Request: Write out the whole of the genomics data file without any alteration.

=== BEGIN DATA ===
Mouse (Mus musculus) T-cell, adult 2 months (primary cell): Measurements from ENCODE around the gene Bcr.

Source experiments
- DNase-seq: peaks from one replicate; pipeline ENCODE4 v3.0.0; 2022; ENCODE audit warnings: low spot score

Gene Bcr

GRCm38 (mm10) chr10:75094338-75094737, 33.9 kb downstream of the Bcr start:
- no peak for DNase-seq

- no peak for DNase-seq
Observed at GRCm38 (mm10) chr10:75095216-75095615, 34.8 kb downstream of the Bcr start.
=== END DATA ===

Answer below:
Mouse (Mus musculus) T-cell, adult 2 months (primary cell): Measurements from ENCODE around the gene Bcr.

Source experiments
- DNase-seq: peaks from one replicate; pipeline ENCODE4 v3.0.0; 2022; ENCODE audit warnings: low spot score

Gene Bcr

GRCm38 (mm10) chr10:75094338-75094737, 33.9 kb downstream of the Bcr start:
- no peak for DNase-seq

- no peak for DNase-seq
Observed at GRCm38 (mm10) chr10:75095216-75095615, 34.8 kb downstream of the Bcr start.